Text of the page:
Soft Tissue Sarcoma

What is Soft Tissue Sarcoma?

The body consists of various soft tissues and these include the nerves, blood vessels, tendons and muscles. When cancer develops in any of these tissues, this disorder is called soft tissue sarcoma. Since there are numerous tissues in the body, there are also several forms of soft tissue sarcoma.

The most frequent types include those that begin in the legs, arms, head, neck and abdominal region. The reasons why this type of cancer develops is not completely known but any type of cancer can occur when cells in the body begin growing rampant due to DNA mutations. Individuals who have a stronger chance of developing soft tissue sarcomas are those who have been previously exposed to various toxic chemicals or radiation.

What are the Symptoms of Soft Tissue Sarcoma?

Many individuals do not realize they have a soft tissue sarcoma because ordinarily there are no identifiable symptoms. The first symptom of a sarcoma that is growing on a person’s leg or arm is usually the presence of a lump underneath the skin. Individuals who have a sarcoma in their abdomen may not realize it is there until it begins interfering with other organs of the body through the force of pressure as it grows. Additional symptoms may include pain in the area of the growth, vomit or bowel movements that contain blood and very dark stools.

Soft Tissue Sarcoma Causes

The causes of soft tissue sarcoma are still something of a mystery to scientists. There are several risk factors that can increase the likelihood you will develop this type of cancer. However, most people who develop soft tissue sarcomas did not display any risk factors.

Your DNA is made up of genes that carry the instructions to make proteins, which in turn determine cell function. Genes that control cell division are known as oncogenes. Conversely, genes that cause cells to die are tumor suppressor genes. Cancer is sometimes caused by DNA defects that interfere with the normal function of these genes.

Some families pass on inherited DNA mutations that create a greater risk of developing breast, kidney, colon and other cancers. In some cases, this also leads to a higher risk of soft tissue sarcomas.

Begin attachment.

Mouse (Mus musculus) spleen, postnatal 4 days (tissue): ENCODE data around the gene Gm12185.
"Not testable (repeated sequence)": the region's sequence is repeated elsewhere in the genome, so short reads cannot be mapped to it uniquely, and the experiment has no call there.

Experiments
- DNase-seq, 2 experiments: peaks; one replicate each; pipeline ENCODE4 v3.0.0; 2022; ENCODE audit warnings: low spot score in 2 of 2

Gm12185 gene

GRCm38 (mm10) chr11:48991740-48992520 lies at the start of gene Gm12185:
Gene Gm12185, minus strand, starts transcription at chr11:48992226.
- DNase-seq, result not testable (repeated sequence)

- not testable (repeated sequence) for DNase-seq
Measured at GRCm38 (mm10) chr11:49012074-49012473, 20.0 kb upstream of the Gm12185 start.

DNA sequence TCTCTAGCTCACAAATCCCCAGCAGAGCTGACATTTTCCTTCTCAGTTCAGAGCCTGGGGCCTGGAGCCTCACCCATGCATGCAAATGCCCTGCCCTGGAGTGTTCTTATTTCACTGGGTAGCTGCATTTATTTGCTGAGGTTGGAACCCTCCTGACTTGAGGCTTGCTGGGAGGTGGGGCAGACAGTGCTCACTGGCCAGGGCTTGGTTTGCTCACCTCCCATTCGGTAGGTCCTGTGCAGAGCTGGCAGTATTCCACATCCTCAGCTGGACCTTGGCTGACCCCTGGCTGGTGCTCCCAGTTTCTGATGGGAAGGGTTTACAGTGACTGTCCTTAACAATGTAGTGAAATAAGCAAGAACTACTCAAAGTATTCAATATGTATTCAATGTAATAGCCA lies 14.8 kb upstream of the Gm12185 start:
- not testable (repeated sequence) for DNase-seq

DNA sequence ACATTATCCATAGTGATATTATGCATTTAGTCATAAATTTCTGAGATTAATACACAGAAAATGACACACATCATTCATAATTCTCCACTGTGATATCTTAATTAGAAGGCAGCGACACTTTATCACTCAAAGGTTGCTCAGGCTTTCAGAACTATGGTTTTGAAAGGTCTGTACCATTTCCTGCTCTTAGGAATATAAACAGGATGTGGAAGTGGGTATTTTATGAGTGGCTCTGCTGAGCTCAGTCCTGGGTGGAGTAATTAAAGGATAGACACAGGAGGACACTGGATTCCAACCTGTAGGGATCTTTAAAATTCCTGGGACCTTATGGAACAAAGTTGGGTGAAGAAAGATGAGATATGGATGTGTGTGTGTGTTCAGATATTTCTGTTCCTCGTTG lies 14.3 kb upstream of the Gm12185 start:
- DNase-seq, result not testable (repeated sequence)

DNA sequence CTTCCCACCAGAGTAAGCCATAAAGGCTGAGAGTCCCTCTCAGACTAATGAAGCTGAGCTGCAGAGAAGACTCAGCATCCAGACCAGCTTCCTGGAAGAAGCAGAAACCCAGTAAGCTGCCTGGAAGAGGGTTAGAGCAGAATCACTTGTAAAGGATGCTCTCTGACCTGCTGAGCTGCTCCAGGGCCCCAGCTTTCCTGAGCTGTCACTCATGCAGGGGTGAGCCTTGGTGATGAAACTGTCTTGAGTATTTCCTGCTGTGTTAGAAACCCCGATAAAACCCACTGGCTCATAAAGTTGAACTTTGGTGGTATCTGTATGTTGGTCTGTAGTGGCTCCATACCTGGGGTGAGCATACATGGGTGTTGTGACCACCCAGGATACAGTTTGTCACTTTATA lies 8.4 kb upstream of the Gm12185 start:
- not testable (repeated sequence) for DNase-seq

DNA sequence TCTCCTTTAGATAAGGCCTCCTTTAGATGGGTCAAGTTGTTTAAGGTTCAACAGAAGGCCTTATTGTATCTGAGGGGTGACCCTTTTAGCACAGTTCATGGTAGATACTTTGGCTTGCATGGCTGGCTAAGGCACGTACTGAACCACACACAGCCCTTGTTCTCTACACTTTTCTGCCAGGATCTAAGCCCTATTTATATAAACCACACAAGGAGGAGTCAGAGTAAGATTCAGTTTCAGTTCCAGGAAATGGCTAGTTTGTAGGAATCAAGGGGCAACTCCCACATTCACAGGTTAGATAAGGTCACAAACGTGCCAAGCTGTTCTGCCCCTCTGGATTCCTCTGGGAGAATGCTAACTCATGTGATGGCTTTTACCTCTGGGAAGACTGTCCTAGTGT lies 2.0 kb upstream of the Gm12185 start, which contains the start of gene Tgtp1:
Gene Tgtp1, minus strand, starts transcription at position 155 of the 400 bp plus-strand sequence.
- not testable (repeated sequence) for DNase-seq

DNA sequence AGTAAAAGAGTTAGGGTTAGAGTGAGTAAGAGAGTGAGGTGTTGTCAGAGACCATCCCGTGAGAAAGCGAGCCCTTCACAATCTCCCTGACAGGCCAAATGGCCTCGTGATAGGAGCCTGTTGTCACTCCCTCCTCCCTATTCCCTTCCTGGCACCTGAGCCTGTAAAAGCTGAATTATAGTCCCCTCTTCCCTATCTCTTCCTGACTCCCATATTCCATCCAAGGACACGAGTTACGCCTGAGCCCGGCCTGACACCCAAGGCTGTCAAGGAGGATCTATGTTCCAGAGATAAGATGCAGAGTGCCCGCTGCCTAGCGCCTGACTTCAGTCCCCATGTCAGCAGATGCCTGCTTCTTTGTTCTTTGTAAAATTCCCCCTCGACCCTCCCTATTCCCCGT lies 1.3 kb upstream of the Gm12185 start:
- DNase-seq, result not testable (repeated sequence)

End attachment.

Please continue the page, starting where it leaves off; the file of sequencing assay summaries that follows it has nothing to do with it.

DNA mutations in soft tissue sarcoma are usually acquired rather than inherited. Acquired mutations are caused by exposure to radiation and other cancer-causing agents. However, most sarcomas appear with no apparent reason and in individuals who did not present high-risk factors.

How is Soft Tissue Sarcoma Treated?

After a diagnosis of soft tissue sarcoma, a cancer specialist will review the treatment options that are available. One type of common sarcoma cancer treatment is chemotherapy and this medication can be taken in pill form or intravenously. Radiation is another method that is often used to eradicate cancer cells in the body by using energy beams.

Many individuals are good candidates for undergoing a surgical procedure to remove the soft tissue sarcoma. It is common for chemotherapy and radiation treatments to be scheduled prior to performing the surgery as these treatments will shrink the sarcoma before it is removed from the body.

Soft Tissue Sarcoma Prevention

The only way to prevent soft tissue sarcomas is to avoid the known risk factors. However, most people who develop sarcomas never had any of the risk factors. Keep in mind that you can exhibit all the risk factors and never get this rare form of cancer. Here are some things you can do to reduce your risk.

  • Avoid exposure to radiation whenever possible. (Unfortunately, cancer patients don’t have a choice, even though treatment puts them at risk.)
  • Avoid exposure to herbicides and dioxin.

A family history of neurofibromatosis, Li-Fraumeni syndrome, retinoblastoma, or soft tissue sarcoma, may increase your chance of getting sarcomas. Talk to your doctor about whether you need to be tested for these inherited genes. Be wary that there aren’t many genetic tests that accurately predict soft tissue sarcomas.

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Last Reviewed:
October 10, 2016
Last Updated:
November 15, 2017